What Is an Antineutrophil Cytoplasmic Antibody?

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  • Written By: Clara Kedrek
  • Edited By: Jessica Seminara
  • Last Modified Date: 24 September 2019
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An antineutrophil cytoplasmic antibody (ANCA) is a protein produced by the body's immune system, and it is associated with a number of different diseases. The protein is considered to be an autoantibody because it indicates that the body's immune system is attacking itself. Whether a person has an ANCA present in his blood is determined with a commonly performed diagnostic test that is indicated when patients are having certain symptoms. The two different types of ANCAs, c-ANCA and p-ANCA, are associated with diseases such as Wegener's granulomatosis, microscopic polyarteritis, Churg-Strauss syndrome, and polyarteritis nodosa.

Antibodies are proteins produced by the immune system that work to fight against threats to the body. For example, if a person is exposed to a virus, his or her body might start producing antibodies that will bind to this pathogen and help facilitate its elimination from the body. Sometimes the immune system dysfunctions and begins to produce antibodies against components of its own body, and these are referred to as autoantibodies. The antineutrophil cytoplasmic antibody is one of these autoantibodies, as it represents the body attacking its own neutrophils, which are white blood cells that are important parts of the body's defenses.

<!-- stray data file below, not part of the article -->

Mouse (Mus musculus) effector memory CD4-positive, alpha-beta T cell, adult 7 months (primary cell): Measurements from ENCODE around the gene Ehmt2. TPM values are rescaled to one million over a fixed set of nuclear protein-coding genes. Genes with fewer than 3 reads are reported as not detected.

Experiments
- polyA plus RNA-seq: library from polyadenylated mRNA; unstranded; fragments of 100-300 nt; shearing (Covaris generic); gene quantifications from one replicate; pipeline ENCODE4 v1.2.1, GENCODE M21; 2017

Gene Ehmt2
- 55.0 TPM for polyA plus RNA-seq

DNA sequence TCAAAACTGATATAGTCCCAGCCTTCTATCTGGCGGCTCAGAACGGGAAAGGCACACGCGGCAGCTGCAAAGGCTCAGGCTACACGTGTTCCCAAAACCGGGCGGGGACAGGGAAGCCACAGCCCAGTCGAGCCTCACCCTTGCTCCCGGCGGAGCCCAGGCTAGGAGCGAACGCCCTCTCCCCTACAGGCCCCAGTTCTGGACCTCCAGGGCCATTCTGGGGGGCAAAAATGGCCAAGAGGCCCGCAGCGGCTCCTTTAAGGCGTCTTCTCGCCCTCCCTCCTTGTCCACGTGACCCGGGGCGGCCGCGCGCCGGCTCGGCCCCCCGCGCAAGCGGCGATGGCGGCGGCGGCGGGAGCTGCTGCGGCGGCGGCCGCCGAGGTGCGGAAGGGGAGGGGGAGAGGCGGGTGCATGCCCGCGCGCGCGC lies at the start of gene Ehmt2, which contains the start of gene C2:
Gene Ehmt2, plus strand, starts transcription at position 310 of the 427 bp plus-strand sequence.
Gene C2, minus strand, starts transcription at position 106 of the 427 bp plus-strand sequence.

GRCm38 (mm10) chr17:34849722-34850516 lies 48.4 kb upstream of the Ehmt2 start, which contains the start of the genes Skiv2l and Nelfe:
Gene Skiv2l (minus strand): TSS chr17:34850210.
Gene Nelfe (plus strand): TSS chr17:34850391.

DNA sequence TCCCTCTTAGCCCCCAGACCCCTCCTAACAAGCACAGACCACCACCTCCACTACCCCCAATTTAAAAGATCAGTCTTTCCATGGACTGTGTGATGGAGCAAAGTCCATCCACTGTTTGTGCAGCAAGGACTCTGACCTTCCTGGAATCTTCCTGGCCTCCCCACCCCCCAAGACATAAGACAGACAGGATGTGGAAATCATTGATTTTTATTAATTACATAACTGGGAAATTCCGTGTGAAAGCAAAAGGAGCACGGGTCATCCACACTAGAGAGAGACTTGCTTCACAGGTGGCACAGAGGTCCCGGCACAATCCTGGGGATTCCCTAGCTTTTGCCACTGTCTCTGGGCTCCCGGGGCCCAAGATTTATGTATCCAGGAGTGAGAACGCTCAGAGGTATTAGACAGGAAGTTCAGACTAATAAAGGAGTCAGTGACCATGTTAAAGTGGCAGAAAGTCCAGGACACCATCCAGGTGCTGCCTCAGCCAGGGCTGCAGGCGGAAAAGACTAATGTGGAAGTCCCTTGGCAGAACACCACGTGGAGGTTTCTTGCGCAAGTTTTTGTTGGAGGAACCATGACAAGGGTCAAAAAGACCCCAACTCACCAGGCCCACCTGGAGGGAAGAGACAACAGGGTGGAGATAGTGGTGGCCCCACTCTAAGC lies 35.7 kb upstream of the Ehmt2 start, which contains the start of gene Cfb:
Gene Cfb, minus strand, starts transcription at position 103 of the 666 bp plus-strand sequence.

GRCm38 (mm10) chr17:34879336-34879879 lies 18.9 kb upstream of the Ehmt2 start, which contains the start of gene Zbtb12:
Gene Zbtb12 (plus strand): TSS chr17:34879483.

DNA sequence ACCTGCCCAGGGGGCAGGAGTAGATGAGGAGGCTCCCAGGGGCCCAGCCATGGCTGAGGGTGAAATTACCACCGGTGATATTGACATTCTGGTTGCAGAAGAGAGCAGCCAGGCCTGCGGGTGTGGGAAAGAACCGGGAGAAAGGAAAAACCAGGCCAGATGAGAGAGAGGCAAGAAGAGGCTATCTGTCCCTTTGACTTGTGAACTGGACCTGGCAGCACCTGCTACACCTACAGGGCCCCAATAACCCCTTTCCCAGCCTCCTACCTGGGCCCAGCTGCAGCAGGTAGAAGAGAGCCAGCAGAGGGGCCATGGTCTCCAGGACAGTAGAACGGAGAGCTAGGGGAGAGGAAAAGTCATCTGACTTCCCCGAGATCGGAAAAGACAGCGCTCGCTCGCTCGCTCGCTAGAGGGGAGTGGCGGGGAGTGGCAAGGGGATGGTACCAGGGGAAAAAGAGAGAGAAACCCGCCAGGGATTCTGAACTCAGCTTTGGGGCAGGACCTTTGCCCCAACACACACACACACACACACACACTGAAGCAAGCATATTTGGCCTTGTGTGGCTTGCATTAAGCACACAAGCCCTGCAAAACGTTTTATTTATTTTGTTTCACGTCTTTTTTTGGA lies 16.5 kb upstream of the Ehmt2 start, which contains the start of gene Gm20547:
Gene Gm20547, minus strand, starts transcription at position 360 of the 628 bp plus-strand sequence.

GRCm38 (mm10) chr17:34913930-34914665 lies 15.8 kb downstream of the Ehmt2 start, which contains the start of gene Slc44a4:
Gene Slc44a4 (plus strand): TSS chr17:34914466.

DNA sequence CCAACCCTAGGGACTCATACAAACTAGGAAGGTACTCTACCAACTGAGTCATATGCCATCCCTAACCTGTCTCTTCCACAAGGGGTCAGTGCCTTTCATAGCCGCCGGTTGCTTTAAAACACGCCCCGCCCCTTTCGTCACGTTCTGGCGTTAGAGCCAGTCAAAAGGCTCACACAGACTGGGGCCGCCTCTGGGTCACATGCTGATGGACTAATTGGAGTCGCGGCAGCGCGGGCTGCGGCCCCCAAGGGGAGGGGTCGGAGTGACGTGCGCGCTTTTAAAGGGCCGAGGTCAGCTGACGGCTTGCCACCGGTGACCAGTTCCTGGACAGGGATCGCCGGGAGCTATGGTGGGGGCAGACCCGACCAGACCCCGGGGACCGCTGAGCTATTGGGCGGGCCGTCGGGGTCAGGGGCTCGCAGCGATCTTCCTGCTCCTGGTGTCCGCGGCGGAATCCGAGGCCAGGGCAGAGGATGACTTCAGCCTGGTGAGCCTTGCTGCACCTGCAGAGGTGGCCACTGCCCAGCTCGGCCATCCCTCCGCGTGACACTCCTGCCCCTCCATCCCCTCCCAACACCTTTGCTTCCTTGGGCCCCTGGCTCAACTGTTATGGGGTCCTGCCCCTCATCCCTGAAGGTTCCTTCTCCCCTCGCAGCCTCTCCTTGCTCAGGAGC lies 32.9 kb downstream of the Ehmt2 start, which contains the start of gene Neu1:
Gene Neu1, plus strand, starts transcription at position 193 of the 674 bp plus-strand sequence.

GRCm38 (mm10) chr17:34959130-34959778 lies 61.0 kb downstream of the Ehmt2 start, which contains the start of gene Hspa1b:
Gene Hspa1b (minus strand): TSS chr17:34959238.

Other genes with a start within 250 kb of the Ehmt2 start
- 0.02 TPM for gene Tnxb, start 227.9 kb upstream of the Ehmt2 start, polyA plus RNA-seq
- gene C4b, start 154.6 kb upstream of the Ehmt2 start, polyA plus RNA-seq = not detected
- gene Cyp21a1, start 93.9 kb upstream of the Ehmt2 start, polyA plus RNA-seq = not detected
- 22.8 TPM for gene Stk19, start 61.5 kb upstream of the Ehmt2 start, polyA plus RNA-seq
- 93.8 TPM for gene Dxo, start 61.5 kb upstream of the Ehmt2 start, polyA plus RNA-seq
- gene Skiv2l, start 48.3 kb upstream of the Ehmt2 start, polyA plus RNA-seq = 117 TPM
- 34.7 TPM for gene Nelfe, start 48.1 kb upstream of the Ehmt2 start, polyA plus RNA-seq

Whether a person is producing an antineutrophil cytoplasmic antibody can be evaluated by checking a sample of the blood. Often the antibodies are broken down into two classes, the central ANCA (c-ANCA) and the peripheral ANCA (p-ANCA). Distinguishing between these two classes depends on a laboratory study that localizes what part of the neutrophil the antibody is attacking. Patients who have c-ANCA have antibodies attacking the central regions of neutrophils, typically because the antibodies are attacking a substance called proteinase-3. Those with p-ANCA have antibodies targeting myeloperoxidase, which is a substance located in the outer regions of these neutrophils.

A number of different diseases are associated with having an antineutrophil cytoplasmic antibody. The presence of c-ANCA is most closely associated with a condition called Wegener's granulomatosis, a disease in which the body attacks medium-sized blood vessels throughout the body. Symptoms associated with this disease can be varied, but can include cough, kidney failure, lung disease, muscle pain, fever, and weight loss.

The finding of having a positive peripheral antineutrophil cytoplasmic antibody is associated with a few different autoimmune diseases. It is associated most strongly with conditions called polyarteritis nodosa, Churg-Strauss syndrome, and microscopic polyarteritis. These three diseases are all forms of vasculitis, which is the generic term for a condition associated with inflammation of the body's blood vessels.


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